Types of interview and how to prepare

Here are the different kinds of interview you could be asked to go to, and tips on how to prepare for them

 

Young man in interview

Your first interview is usually your first direct contact with a company

It's your chance to back up in person everything that the employer has read about you, and will give you an insight into the organisation's workings to see if it is a place you'd like to work.

Interviews are a question and answer-based conversation, allowing you and the employer to get to know each other. While interviews can be nerve wracking experiences, remember the interviewer is only human and it is possible that they are nervous also. Enter with a confident air, be friendly and open, and most importantly, don't forget to breathe.

One-on-one interview

Usually this interview will be carried out by department supervisor, but sometimes with someone in HR. Be prepared to talk about yourself in detail, why you want the job, and what you can contribute to the company.

In advance of the interview, carry out research into what the company do, so you know how to relate your answers to the sorts of things they'll be looking for, and so you can think of some questions you want to ask.

Dress conservatively to impress and arrive punctually. Show your confidence by being chatty and making eye contact. Try to establish a rapport with the interviewer.

Lunch interview

An interview over lunch will tend to be more casual than in an office; but don't let down your guard. Make your life easier by not ordering messy food and order something that is a similar price range to the interviewer(s).

Screening interview

This is usually a brief meeting with the company, which they use to weed out unqualified and uninterested candidates. Screening interviews may occur if there is a large number of job applicants. Interviewers are usually human resource professionals and the format is usually that of straight questions and answers.

Confirm to the interviewer what they have already read in your CV, and do not deviate from the truth. Providing facts is more important than building a rapport.

Telephone interview

Sometimes if a candidate lives quite far from the company location, it may not be practical to attend preliminary interviews in person. 

In this case, they may suggest a telephone interview.

A telephone interview should not be treated as an easier option: you should be as professional as you would be in a face-to-face interview.

Do not let the interviewer totally lead the conversation, and try to avoid long pauses other than when you're thinking of an answer to a question. If appropriate, aim to organise a face-to-face meeting by saying something like "I would appreciate an opportunity to meet with you in person to talk more about my suitability for the role."

Speak in a clear, calm voice, answer the interviewers questions precisely and try to elaborate without talking too much; exude controlled professionalism.

Group interview

Often group interviews are used to introduce the company and describe the job to a several candidates at the same time. As this form of interview is not one-on-one, there isn't as much pressure on individual candidates.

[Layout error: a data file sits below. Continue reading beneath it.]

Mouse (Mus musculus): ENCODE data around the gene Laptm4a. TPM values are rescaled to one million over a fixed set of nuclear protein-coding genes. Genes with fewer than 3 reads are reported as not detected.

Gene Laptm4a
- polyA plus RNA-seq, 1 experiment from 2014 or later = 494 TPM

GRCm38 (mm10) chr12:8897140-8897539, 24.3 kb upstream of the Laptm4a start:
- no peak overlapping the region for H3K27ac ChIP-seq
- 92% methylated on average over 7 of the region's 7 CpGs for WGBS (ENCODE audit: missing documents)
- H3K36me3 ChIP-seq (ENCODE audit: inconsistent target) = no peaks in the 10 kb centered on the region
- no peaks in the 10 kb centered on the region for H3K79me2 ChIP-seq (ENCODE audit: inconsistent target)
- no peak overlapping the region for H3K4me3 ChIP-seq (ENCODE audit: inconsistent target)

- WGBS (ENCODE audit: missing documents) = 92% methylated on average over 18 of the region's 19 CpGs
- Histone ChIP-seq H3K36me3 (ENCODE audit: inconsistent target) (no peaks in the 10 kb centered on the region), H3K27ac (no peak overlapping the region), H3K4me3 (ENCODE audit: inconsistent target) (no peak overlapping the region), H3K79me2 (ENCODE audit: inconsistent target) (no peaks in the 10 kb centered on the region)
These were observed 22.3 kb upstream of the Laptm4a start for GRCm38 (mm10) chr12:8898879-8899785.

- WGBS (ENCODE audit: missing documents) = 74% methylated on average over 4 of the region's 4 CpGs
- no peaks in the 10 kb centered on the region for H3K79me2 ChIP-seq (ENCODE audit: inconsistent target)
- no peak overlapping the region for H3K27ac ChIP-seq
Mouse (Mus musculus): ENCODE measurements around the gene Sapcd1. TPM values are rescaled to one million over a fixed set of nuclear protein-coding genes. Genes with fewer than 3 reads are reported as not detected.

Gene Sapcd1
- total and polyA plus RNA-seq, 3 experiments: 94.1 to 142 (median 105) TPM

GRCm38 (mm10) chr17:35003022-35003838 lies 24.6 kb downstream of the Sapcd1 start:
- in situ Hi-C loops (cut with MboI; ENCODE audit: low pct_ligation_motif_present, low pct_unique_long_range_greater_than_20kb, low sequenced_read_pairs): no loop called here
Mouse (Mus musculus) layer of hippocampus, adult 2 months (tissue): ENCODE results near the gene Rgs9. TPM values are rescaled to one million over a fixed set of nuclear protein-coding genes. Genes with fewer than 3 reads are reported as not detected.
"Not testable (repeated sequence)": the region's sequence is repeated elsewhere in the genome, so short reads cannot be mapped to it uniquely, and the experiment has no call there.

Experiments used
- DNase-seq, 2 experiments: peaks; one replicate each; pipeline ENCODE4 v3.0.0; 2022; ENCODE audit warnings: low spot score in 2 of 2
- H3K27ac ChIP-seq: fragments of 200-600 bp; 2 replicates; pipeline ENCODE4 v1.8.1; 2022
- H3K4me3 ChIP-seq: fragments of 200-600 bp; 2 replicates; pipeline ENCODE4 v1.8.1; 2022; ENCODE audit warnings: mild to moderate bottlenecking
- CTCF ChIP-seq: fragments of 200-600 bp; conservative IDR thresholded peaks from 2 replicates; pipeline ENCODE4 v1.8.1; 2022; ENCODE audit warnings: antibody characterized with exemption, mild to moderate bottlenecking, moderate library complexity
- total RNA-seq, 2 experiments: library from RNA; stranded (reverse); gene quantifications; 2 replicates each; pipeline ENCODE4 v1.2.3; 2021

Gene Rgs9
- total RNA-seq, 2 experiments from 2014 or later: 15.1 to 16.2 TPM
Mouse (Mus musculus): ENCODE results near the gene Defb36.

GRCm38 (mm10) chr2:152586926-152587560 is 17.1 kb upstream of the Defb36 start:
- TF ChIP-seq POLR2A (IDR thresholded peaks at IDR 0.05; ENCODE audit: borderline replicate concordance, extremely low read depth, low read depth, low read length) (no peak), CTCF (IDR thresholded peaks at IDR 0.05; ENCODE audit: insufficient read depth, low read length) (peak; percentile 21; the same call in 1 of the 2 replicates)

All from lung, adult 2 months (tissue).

The aim will be to stand out from the crowd and be noticed; it's likely you will be asked to take part in some small group activities. Hopefully you will be remembered if you manage to stand out, and invited back for a full interview.

Find out about the company in advance so you can ask relevant questions. In group activities, try to demonstrate both leadership and understanding. Speak to company personnel afterwards in an attempt to establish a brief rapport.

Panel interview

Companies often use this interview style when hiring for advanced positions, or if they want to compare notes on a candidate's performance. During panel interviews, candidates are questioned by several company personnel at once. This can be daunting, but try to keep cool.

Attempt to impress all of the interviewers alike by giving them equal attention, and do not cater to just what one or two of them want to hear.

When an interviewer addresses you with a question, respond to the person that asked that question, while still being conscious of how the others will interpret what you are saying.

General preparation before any interview

  • Carry out research into the company; know the products or services, size, income, reputation, goals, history, competitors and values.
  • Study any recent press mentions and news articles about the company, and try to slip your up-to-date knowledge into conversation.
  • Go over the job description and specification again to help you decide which relevant skills and experience you will mention.
  • You may like to practise your responses to some of the more common interview questions, and prepare a list yourself of questions that you want to ask.
  • Prepare what you need for your interview before the day arrives; you will need to take a couple of copies of your CV, relevant certificates, a reference list, and if possible some examples of work you have done in the past.
  • Dress presentably and professionally.
  • Aim to arrive at least 10 minutes early

More useful links

Go to TSR's Summer hub for more articles on work experience and fun activites for the long break.

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